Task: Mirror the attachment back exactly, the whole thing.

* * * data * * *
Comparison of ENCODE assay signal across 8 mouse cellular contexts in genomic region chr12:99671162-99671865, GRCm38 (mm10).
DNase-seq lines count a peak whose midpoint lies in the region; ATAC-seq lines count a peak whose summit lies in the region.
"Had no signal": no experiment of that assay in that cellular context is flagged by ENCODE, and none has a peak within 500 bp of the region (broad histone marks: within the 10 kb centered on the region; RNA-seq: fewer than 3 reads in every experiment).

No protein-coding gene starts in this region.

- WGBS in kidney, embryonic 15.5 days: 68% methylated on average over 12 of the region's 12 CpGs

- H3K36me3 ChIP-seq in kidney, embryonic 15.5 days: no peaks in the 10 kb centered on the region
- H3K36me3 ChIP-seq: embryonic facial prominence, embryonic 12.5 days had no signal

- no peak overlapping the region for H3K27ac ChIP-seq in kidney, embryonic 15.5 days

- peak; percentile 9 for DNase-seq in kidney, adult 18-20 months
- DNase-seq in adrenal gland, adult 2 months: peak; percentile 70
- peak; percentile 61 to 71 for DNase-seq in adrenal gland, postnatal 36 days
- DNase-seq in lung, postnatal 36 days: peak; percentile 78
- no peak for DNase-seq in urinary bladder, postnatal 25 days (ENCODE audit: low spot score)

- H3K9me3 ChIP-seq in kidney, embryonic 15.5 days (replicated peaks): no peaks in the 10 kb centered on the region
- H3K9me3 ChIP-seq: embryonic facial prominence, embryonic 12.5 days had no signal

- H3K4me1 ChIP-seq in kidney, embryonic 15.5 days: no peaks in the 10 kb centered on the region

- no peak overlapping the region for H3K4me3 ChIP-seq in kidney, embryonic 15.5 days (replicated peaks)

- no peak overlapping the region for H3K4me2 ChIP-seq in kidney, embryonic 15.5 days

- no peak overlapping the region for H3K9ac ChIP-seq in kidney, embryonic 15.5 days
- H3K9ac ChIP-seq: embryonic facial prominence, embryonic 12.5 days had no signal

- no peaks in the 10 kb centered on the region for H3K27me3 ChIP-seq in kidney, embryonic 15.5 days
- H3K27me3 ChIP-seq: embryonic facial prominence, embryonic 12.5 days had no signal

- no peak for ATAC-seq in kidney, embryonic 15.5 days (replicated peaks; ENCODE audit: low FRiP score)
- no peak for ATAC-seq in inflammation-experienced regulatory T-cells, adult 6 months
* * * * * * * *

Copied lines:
Comparison of ENCODE assay signal across 8 mouse cellular contexts in genomic region chr12:99671162-99671865, GRCm38 (mm10).
DNase-seq lines count a peak whose midpoint lies in the region; ATAC-seq lines count a peak whose summit lies in the region.
"Had no signal": no experiment of that assay in that cellular context is flagged by ENCODE, and none has a peak within 500 bp of the region (broad histone marks: within the 10 kb centered on the region; RNA-seq: fewer than 3 reads in every experiment).

No protein-coding gene starts in this region.

- WGBS in kidney, embryonic 15.5 days: 68% methylated on average over 12 of the region's 12 CpGs

- H3K36me3 ChIP-seq in kidney, embryonic 15.5 days: no peaks in the 10 kb centered on the region
- H3K36me3 ChIP-seq: embryonic facial prominence, embryonic 12.5 days had no signal

- no peak overlapping the region for H3K27ac ChIP-seq in kidney, embryonic 15.5 days

- peak; percentile 9 for DNase-seq in kidney, adult 18-20 months
- DNase-seq in adrenal gland, adult 2 months: peak; percentile 70
- peak; percentile 61 to 71 for DNase-seq in adrenal gland, postnatal 36 days
- DNase-seq in lung, postnatal 36 days: peak; percentile 78
- no peak for DNase-seq in urinary bladder, postnatal 25 days (ENCODE audit: low spot score)

- H3K9me3 ChIP-seq in kidney, embryonic 15.5 days (replicated peaks): no peaks in the 10 kb centered on the region
- H3K9me3 ChIP-seq: embryonic facial prominence, embryonic 12.5 days had no signal

- H3K4me1 ChIP-seq in kidney, embryonic 15.5 days: no peaks in the 10 kb centered on the region

- no peak overlapping the region for H3K4me3 ChIP-seq in kidney, embryonic 15.5 days (replicated peaks)

- no peak overlapping the region for H3K4me2 ChIP-seq in kidney, embryonic 15.5 days

- no peak overlapping the region for H3K9ac ChIP-seq in kidney, embryonic 15.5 days
- H3K9ac ChIP-seq: embryonic facial prominence, embryonic 12.5 days had no signal

- no peaks in the 10 kb centered on the region for H3K27me3 ChIP-seq in kidney, embryonic 15.5 days
- H3K27me3 ChIP-seq: embryonic facial prominence, embryonic 12.5 days had no signal

- no peak for ATAC-seq in kidney, embryonic 15.5 days (replicated peaks; ENCODE audit: low FRiP score)
- no peak for ATAC-seq in inflammation-experienced regulatory T-cells, adult 6 months